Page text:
designed poker chip inlays
The common consensus among chip collectors and serious poker chip consumers
is that there is a lot to be desired when it comes to poker chip design.
Casinos, probably rightly so, are far more concerned with security than
with design. Unfortunately, it shows. Once you jump into the consumer
poker chip world, design somehow manages to go downhill.
Our philosophy, and in fact our entire business, is based upon the idea
that poker chip design is of utmost importance. It’s no different
than any other business, whether it’s cars, t-shirts, or shoes.
At the end of the day, it’s hard to argue with breathtaking design.
In poker chips, aside from form considerations such as great
mold design, and color combinations, great design hinges on the design
of the inlay.
What is an inlay?
The “Inlay” is the industry term for what most consumers
refer to as the sticker, typically a round graphic in the center of the
chip. On authentic clay casino chips, the inlay is actually compression
molded into the chip. It’s far different from a sticker, which kind
of indicates that it can be applied and removed separately from the manufacturing
process. As you can imagine, it’s not an option for inlays to be
able to be removed on real casino chips as they typically contain the
monetary value denotation of the chip. In fact, you have to destroy a
real casino chip to remove the inlay. As our high-end chip lines (Protege
Archetype) are all authentic casino chips, the inlays can’t
be removed without destroying the chips. They don’t color bleed
when they get wet. They can’t be easily scratched. In a nutshell,
they’re made to last for tens of thousands of hours of play in a
somewhat harsh casino environment.
Why poker chip design is so bad?
There are two primary factors that make consumer poker chip design so
Design culprit #1
The first culprit is an unexplainable fixation on fantasy chip designs
- consumer chips that try to emulate actual casino chips by adopting a
“Fantasy theme” such as pirates, Egyptians, the Wild West,
Mardi Gras, or some other theme that a Las Vegas casino has adopted to
create an fantasy-like world for their guests. For casinos, this kind
of makes sense, although more and more of the high-end casinos today just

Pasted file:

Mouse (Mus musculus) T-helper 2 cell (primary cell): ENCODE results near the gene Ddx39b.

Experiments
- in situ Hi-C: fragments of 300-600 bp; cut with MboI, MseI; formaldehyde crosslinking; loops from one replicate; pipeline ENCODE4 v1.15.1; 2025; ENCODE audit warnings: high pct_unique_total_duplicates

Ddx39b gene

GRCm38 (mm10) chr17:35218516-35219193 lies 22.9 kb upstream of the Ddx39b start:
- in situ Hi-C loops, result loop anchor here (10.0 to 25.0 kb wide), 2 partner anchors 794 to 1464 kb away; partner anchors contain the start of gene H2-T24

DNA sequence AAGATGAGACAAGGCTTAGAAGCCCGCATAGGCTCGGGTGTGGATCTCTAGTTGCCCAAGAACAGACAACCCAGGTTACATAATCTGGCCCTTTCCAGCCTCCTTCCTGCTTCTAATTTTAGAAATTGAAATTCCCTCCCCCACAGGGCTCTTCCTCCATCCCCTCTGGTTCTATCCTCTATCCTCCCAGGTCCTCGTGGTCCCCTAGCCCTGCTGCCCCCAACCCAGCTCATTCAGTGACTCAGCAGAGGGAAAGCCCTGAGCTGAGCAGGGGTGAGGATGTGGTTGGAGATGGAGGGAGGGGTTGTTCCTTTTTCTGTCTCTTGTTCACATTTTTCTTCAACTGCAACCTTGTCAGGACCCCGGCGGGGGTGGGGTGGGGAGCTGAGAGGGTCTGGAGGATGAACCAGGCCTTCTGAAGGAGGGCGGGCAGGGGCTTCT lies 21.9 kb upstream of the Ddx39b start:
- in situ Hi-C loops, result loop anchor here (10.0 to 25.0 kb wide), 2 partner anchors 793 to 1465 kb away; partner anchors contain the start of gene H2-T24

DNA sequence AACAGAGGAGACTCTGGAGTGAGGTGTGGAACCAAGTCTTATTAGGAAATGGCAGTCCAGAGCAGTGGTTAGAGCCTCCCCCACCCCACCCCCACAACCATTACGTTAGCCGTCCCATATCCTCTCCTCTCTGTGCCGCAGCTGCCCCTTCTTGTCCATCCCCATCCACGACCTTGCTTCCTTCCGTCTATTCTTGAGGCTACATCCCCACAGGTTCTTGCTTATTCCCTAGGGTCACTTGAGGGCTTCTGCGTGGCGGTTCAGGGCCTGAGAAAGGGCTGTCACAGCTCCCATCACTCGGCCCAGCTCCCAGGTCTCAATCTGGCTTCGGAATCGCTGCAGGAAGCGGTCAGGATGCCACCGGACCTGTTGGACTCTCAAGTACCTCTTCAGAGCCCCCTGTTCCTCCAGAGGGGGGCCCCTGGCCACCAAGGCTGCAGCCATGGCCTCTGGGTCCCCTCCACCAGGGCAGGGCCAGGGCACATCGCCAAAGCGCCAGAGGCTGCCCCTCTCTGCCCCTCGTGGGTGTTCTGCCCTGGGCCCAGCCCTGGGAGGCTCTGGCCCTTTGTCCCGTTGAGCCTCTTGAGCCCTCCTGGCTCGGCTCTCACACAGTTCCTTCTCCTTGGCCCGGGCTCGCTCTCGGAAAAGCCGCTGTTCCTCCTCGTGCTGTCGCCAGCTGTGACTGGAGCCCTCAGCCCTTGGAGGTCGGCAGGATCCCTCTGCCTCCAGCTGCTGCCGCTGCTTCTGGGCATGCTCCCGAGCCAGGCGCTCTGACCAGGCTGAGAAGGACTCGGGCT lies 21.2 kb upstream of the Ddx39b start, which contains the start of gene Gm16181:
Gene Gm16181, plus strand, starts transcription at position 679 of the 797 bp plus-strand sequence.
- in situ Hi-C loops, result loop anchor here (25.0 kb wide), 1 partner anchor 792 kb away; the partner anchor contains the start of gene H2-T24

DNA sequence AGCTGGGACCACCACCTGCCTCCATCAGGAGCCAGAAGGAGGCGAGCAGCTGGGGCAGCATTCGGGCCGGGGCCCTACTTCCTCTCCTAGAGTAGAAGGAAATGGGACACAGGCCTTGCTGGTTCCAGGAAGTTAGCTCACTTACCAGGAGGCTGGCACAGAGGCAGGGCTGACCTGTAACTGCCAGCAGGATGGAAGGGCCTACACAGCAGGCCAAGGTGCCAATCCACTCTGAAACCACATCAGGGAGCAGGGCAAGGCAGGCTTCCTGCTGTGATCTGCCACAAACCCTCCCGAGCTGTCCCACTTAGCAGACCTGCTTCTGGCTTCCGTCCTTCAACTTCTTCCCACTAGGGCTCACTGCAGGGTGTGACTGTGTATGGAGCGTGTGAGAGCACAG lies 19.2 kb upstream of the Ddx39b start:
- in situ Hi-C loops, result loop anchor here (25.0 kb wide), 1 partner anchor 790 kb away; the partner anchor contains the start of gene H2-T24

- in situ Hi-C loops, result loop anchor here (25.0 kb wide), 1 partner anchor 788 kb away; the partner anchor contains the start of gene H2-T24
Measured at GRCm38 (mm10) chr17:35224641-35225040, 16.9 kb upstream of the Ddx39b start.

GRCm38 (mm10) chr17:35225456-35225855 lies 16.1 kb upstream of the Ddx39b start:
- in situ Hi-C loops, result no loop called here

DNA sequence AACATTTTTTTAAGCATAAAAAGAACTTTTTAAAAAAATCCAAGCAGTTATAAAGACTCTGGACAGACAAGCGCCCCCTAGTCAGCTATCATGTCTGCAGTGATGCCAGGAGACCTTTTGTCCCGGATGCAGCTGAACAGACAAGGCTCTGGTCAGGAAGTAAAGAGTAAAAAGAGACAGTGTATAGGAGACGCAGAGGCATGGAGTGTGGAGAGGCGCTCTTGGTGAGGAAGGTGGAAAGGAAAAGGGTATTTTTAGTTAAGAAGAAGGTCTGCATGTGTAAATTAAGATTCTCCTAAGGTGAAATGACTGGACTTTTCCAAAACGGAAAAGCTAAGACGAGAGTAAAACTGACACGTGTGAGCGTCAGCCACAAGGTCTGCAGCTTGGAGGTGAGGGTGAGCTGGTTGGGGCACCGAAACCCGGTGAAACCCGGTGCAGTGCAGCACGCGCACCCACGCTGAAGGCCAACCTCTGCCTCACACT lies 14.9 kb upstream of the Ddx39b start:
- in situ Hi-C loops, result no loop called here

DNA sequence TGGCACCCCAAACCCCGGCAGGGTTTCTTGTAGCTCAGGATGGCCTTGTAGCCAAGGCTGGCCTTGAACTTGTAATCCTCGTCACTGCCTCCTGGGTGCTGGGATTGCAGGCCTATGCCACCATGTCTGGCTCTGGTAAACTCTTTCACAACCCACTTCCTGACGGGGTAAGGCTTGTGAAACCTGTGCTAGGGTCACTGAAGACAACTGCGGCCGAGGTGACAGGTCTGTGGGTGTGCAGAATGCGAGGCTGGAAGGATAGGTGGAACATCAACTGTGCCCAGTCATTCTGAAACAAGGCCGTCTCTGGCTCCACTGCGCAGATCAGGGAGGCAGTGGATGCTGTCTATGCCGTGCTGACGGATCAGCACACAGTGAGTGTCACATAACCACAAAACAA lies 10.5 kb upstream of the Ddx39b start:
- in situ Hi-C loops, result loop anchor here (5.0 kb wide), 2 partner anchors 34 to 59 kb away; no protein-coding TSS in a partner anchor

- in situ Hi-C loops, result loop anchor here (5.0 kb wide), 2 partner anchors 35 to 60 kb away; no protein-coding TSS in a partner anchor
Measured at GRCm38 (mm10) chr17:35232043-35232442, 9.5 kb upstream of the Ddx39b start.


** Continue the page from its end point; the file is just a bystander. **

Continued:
have luxury or trendy as their theme. But for the chips you use at the
regular game at your house, it’s somewhat absurd.
Are you going to magically transform your basement into a real live pirate
ship and sweep your guests away on a spirited adventure? Or are you trying
to build brand loyalty for your home game so that people refer to it as
the game in the pyramid? What is it, and why do you want or need pirates
on the chips you use to keep track of the money game in a friendly poker
game? It’s just an oddity that has perpetuated into the consumer
for no apparent reason other than habit.
Design culprit #2
The second culprit is chip customization. A long time ago, customization
of high-end poker chips (and many luxury items) meant putting your monogram
or family crest on a chip. It was a luxury thing, part security and part
ego driven. Today, with the substantially increased access to customized
printing technologies, people can customize pretty much anything they
want, if they want, and they can go as low budget as they dare.
Just because you can customize something, it doesn’t always mean
you necessarily should. Sure, if you have a professional designer or have
been trained in the principles of design yourself, it’s a pretty
cool time. You truly can have your own line of poker chips for not too
much of an extra expense. That’s cool. Unfortunately, that’s
the rare exception. Hacks taking a nice set of clay chips and slapping
a superficially thought out design on them just never comes out that good.
You can also design your own t-shirt, but you’ve got to admit it’s
the rare talent that can get away with that and still retain their dignity.
Bringing good design to the market
Our idea to bring good design to the poker chip market is a very simple
and straightforward idea. If the industry is plagued with bad design,
then go outside of the industry for your talent. Give that talent full
autonomy to design a poker chip as if it were the first chip ever designed,
and intended to establish a benchmark for all future designs. Have them
borrow from award winning designs in other design disciplines, as well
as completely unrelated industries that are known for great design.
What we came up with is classic, elegant inlay designs. Our Archetype
line ia based upon a clean laurel wreath and dice design. Our Protege
and Le Paulson Noir lines were selected by popular vote from amoung dozens
of entries into a poker chip design contest. Most importantly, all of
our lines blend great inlay design with great mold design and edge spot